The Charity Commission has published the final version of the questions charities will be asked when they file their annual return from the end of August.
This includes new questions on senior executive pay, bonuses, pensions and benefits in kind for people earning upwards of £60,000. It will also ask questions about the highest paid employee but not publish this information.
It is also asking charities about any overseas income and expenditure.
During the consultation period umbrella bodies raised concerns about the burden this places on charities and the message it sends to other countries, but the Commission has made only relatively small concessions to these concerns.
The Commission said it is asking about expenditure to find out "how charities transfer and monitor funds sent overseas" and that these questions are necessary because "all money transfer processes bear risks, and it's important that charities take appropriate steps to manage these". Some of the questions relating to how money is transferred out of the regulated banking system are optional for this year to give charities time to adapt their processes.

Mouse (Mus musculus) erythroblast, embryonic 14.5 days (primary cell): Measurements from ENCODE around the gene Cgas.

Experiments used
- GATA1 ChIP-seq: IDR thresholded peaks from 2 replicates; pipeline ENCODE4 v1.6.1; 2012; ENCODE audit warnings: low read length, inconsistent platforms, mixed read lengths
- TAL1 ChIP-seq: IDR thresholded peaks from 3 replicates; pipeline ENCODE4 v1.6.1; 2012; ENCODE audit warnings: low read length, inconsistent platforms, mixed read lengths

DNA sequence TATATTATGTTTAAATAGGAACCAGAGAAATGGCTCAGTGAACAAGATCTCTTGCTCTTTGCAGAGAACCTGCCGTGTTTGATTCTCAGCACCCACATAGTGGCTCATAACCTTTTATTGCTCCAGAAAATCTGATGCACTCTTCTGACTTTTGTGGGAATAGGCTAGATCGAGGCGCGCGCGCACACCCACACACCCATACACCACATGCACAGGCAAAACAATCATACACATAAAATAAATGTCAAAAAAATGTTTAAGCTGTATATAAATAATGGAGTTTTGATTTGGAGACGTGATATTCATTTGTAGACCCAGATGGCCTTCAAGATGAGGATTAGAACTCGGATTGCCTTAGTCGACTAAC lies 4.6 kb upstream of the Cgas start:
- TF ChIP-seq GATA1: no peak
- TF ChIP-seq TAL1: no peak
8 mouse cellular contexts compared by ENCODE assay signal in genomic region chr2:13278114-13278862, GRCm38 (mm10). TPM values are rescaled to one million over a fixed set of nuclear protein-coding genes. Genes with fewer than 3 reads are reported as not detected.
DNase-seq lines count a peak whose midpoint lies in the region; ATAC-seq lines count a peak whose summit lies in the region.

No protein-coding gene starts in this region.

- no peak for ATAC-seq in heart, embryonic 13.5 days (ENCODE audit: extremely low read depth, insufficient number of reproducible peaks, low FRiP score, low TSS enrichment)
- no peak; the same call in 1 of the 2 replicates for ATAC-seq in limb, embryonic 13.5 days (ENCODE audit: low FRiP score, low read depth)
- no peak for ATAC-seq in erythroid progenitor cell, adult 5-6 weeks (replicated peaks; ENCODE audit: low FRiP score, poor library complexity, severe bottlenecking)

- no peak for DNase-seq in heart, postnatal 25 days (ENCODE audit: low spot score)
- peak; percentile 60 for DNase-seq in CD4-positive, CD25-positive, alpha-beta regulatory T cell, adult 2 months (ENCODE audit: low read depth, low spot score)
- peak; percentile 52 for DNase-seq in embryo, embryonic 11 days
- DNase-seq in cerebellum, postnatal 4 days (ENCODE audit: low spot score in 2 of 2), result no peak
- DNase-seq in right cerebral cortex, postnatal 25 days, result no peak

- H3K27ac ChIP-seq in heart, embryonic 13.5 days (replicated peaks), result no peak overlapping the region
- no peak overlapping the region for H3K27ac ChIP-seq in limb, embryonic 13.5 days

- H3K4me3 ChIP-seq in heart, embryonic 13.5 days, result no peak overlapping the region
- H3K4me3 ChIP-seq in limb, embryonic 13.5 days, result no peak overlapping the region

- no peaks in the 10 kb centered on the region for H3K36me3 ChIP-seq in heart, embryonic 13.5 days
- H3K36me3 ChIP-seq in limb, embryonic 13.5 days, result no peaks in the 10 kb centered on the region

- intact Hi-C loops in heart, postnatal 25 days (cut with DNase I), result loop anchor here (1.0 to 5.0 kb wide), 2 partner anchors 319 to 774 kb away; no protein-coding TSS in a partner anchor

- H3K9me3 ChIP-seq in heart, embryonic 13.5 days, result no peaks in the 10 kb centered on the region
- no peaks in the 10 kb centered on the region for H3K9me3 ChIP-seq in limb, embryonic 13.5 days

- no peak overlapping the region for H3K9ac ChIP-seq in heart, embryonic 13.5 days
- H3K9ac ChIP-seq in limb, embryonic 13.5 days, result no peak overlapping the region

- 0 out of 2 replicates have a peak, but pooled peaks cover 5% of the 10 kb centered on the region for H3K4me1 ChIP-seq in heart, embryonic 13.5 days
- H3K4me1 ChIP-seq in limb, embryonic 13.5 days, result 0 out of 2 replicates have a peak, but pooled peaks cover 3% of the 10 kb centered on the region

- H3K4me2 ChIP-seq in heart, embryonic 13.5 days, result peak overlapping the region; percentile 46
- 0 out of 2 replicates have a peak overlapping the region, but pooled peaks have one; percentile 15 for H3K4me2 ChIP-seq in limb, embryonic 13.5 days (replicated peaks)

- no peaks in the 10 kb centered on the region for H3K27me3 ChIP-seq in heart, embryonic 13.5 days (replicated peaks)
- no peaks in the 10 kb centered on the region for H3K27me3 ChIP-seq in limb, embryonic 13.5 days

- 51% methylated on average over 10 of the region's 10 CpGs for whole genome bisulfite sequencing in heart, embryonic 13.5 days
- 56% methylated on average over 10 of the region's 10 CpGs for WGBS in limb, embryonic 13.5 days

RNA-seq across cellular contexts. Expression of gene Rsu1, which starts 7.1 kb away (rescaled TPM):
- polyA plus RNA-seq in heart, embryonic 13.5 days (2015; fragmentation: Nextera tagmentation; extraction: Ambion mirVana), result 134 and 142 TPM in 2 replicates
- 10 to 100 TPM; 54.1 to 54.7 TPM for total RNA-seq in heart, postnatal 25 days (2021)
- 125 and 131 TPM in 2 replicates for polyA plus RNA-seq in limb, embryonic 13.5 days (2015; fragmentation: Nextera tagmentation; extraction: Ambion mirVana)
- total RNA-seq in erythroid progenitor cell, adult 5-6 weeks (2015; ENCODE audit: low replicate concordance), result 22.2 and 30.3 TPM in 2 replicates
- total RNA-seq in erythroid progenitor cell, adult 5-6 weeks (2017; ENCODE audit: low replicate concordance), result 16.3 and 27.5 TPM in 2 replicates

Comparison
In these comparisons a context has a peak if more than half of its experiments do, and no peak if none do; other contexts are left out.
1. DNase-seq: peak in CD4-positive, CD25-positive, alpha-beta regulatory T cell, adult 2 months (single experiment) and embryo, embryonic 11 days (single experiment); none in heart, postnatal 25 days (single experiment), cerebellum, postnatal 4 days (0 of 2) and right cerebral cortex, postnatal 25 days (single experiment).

On asking about income the Commission said it wants a "better understanding of the income sources from outside the UK". For each country that charities receive money from they have to give a breakdown of income from the following sources:
- overseas governments or quasi government bodies
- overseas charities, non-governmental organisations or non-profit organisations (NGOs/NPOs)
- other overseas institutions (for example private company donations)
- individual donors resident overseas
The parts relating to private institutions and individual donors will be optional for 2018 but be mandatory from 2019 to allow charities to make changes to their systems.
The Commission dropped plans to ask charities about whether they claim Gift Aid.